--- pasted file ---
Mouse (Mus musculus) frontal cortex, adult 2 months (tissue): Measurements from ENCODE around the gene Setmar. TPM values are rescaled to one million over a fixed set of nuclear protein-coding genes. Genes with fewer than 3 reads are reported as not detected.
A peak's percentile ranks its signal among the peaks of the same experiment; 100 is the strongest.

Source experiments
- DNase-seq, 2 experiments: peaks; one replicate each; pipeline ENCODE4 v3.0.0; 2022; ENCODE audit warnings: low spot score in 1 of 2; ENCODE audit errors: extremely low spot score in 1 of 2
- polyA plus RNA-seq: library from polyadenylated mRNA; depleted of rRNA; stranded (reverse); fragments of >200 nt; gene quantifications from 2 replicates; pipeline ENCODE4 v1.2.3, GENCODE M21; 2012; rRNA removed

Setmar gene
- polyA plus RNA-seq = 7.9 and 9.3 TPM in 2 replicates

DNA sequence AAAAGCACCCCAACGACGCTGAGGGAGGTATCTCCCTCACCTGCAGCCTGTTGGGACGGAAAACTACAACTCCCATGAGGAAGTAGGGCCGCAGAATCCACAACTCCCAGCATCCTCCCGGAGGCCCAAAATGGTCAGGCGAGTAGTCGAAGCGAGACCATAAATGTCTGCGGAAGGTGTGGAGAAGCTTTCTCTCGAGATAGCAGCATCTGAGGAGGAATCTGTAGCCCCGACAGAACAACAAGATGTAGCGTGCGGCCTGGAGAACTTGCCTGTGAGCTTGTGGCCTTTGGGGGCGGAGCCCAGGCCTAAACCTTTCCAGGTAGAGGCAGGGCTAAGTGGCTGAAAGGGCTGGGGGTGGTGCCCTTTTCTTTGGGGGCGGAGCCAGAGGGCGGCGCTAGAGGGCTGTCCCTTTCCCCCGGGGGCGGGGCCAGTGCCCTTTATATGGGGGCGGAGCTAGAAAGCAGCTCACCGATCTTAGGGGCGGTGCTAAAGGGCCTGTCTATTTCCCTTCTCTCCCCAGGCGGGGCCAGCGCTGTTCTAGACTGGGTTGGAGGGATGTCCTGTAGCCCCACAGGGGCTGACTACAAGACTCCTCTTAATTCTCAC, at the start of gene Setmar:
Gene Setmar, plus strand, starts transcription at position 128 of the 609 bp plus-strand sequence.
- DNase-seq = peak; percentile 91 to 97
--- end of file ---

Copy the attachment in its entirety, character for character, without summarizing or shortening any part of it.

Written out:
Mouse (Mus musculus) frontal cortex, adult 2 months (tissue): Measurements from ENCODE around the gene Setmar. TPM values are rescaled to one million over a fixed set of nuclear protein-coding genes. Genes with fewer than 3 reads are reported as not detected.
A peak's percentile ranks its signal among the peaks of the same experiment; 100 is the strongest.

Source experiments
- DNase-seq, 2 experiments: peaks; one replicate each; pipeline ENCODE4 v3.0.0; 2022; ENCODE audit warnings: low spot score in 1 of 2; ENCODE audit errors: extremely low spot score in 1 of 2
- polyA plus RNA-seq: library from polyadenylated mRNA; depleted of rRNA; stranded (reverse); fragments of >200 nt; gene quantifications from 2 replicates; pipeline ENCODE4 v1.2.3, GENCODE M21; 2012; rRNA removed

Setmar gene
- polyA plus RNA-seq = 7.9 and 9.3 TPM in 2 replicates

DNA sequence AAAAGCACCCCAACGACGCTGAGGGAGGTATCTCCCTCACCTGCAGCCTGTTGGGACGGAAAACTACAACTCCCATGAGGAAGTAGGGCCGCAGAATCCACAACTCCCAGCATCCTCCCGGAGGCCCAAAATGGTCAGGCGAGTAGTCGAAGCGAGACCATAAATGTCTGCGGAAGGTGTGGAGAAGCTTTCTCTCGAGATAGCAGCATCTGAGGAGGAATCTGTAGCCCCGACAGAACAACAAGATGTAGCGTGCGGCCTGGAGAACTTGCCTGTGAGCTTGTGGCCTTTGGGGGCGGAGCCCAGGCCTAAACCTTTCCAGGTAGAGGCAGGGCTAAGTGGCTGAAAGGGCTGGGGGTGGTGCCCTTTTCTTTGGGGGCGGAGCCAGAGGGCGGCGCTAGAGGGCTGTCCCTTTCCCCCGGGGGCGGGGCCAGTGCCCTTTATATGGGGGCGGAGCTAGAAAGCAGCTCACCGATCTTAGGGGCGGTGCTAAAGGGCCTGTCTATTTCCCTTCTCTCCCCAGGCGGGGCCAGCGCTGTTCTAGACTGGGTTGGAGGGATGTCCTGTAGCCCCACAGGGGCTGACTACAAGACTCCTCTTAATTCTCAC, at the start of gene Setmar:
Gene Setmar, plus strand, starts transcription at position 128 of the 609 bp plus-strand sequence.
- DNase-seq = peak; percentile 91 to 97